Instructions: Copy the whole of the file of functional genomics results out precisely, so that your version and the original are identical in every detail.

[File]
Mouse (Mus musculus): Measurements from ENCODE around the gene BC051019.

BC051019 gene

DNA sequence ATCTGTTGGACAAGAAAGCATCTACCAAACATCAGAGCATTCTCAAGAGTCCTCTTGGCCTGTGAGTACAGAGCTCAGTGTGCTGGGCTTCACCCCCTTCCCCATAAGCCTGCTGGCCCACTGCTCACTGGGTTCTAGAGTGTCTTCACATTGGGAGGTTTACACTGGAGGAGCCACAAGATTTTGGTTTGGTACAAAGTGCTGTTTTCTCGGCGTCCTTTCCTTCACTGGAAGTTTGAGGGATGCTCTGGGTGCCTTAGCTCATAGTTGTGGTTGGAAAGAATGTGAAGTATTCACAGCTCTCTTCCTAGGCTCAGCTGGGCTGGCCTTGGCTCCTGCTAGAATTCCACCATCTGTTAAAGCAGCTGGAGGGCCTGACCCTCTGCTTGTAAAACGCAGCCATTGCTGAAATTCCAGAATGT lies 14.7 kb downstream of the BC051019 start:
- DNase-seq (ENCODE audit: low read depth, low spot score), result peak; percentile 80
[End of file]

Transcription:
Mouse (Mus musculus): Measurements from ENCODE around the gene BC051019.

BC051019 gene

DNA sequence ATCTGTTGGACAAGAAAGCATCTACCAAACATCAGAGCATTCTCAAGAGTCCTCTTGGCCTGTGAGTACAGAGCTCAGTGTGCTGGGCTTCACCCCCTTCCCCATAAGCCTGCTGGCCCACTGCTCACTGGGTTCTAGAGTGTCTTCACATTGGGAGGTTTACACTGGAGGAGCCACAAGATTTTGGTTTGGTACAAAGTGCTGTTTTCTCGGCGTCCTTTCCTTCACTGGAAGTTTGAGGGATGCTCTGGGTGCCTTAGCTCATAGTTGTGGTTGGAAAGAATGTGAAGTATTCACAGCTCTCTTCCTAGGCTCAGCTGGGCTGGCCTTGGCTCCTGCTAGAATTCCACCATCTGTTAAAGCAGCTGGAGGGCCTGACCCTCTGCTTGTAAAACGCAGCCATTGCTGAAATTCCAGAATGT lies 14.7 kb downstream of the BC051019 start:
- DNase-seq (ENCODE audit: low read depth, low spot score), result peak; percentile 80